Who is more valuable to your social network: your close friends or your casual Twitter followers? While nothing compares to genuine friendship, it might be that guy or girl you met once at a party three years ago — your "weak ties" — that lead you in the direction to your next job. This idea is the focus of a buzzed-about Wired op-ed that claims our casual contacts hold the greatest untapped potential.
Writer Clive Thompson starts off with an example that gives modern relevance to how heeding the "kindness of strangers" might revolutionize your life. During a Brooklyn Heights house hunt, his wife Emily randomly updated her Facebook status to declare her surprise after receiving Wi-Fi at the 15th Street subway (a true shock, indeed); friends responded amicably— and, so does Anne, a woman Emily barely remembered. Suddenly, things get interesting. "...Anne pointed out that hey, coincidentally, she had some friends who were just about to put their house on the market in that area. Next week, in fact! Quickly the dominoes began to topple." So, just like that, a woman with no seeming relevance to their lives ended up leading the couple to their new home.
Here is the magic of a "weak tie" in action. The people we barely know can be the ones to change our lives the most, and in quite unexpected ways. As Thompson notes, "In a world of status updates, tangential, seemingly minor ties become part of your social fabric. And they can bring in some extremely useful information."
Social researchers have studied the formation and influence of our personal social networks for decades. In 1973, sociologist Mark Granovetter discovered that those who found new jobs via personal contacts were notably happier (and better paid) than those who applied through traditional ads. And, many of those happy workers found those jobs through "weak ties" — people they saw once a year or less. “It is remarkable,” Granovetter noted, “that people receive crucial information from individuals whose very existence they have forgotten.” That was forty years ago. Obviously, in the age of constant social media webbing, more of us have more weak ties than ever. But, are we utilizing them wisely?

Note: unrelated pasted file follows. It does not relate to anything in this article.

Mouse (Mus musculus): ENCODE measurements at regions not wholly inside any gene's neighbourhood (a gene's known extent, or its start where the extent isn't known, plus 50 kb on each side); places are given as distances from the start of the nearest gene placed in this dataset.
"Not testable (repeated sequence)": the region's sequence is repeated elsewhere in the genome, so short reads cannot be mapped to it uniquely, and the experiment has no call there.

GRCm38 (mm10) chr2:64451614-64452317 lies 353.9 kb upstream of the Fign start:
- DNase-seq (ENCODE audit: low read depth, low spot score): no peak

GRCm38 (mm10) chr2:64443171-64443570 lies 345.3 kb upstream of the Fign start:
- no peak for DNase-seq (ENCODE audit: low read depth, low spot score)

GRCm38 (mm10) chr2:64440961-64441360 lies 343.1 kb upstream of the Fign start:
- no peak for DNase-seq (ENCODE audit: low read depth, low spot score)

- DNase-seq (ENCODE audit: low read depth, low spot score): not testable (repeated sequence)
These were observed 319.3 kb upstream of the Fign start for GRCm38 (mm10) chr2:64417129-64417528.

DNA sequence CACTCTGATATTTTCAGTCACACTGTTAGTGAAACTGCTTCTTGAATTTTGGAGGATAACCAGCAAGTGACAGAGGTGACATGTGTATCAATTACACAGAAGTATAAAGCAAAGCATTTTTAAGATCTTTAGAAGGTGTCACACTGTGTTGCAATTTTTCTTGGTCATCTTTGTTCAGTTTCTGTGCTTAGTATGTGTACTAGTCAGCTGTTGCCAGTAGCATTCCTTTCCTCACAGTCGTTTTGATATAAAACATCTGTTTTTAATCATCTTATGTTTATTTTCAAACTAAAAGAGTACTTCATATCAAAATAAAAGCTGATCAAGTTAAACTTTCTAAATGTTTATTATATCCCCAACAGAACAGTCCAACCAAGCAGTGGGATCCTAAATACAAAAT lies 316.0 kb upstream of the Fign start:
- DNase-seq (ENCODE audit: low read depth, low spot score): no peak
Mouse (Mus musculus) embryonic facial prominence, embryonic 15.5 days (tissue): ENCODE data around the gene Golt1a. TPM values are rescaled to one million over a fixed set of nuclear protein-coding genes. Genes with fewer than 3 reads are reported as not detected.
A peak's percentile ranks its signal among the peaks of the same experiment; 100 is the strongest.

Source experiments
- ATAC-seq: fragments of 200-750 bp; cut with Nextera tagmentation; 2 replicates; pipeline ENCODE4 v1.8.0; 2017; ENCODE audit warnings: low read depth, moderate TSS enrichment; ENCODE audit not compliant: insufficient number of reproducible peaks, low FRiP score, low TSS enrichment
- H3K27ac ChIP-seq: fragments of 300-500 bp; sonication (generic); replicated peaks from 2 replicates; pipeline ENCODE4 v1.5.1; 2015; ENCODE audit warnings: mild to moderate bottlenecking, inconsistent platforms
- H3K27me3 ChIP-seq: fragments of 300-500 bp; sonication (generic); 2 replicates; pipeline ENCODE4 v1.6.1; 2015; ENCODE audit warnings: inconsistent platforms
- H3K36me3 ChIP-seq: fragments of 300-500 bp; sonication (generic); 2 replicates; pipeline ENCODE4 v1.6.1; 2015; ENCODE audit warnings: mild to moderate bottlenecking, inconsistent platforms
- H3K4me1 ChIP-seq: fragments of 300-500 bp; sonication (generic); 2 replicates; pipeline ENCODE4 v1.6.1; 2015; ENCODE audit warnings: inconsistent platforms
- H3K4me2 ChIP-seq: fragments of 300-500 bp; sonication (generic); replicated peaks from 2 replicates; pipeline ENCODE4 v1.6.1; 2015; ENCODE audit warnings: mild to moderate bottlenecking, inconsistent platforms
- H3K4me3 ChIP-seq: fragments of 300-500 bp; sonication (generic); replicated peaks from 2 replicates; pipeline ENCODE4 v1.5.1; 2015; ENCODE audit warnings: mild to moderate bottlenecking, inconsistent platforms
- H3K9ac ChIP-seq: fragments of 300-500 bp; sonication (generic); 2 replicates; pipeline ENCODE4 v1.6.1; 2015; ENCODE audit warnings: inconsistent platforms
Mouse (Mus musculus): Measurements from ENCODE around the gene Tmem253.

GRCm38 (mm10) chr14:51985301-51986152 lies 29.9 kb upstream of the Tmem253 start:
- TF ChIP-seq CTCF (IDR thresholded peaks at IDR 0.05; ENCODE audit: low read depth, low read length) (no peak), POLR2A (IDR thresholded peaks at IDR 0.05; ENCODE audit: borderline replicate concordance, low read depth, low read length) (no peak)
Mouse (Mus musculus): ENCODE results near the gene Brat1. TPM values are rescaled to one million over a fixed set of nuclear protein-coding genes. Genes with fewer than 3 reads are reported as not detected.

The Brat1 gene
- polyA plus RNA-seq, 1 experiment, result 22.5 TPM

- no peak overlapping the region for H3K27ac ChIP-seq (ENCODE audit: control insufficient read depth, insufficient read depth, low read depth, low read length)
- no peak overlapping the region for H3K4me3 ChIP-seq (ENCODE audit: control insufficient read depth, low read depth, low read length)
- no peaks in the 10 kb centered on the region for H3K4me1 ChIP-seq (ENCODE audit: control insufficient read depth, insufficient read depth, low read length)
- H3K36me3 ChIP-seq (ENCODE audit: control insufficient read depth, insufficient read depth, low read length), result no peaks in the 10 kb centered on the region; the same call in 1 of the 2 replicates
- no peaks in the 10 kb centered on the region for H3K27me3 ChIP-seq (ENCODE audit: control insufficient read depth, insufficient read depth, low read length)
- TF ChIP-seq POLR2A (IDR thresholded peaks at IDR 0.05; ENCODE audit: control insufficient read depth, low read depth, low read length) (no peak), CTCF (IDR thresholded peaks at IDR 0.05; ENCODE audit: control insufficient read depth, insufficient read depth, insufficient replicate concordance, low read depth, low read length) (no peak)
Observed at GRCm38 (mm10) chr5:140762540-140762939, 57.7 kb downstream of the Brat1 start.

Maybe not, thanks to the concept of homophily, a theory that suggests we have a tendency to interact with people who mirror us demographically, culturally, intellectually, politically, and professionally. You know, birds of a feather — and so on. It's how we bond, but it has its drawbacks, such as giving and receiving information from the same pool. Any job you know about, your close friend likely does, too.
Weak ties shake things up a bit and bring unexpected resources and ideas to you, if you open yourself to it. So, take a chance and go beyond the first few updates in your Facebook feed (its algorithms operate specifically on homophilic ranking). You never know who you may encounter. [Wired]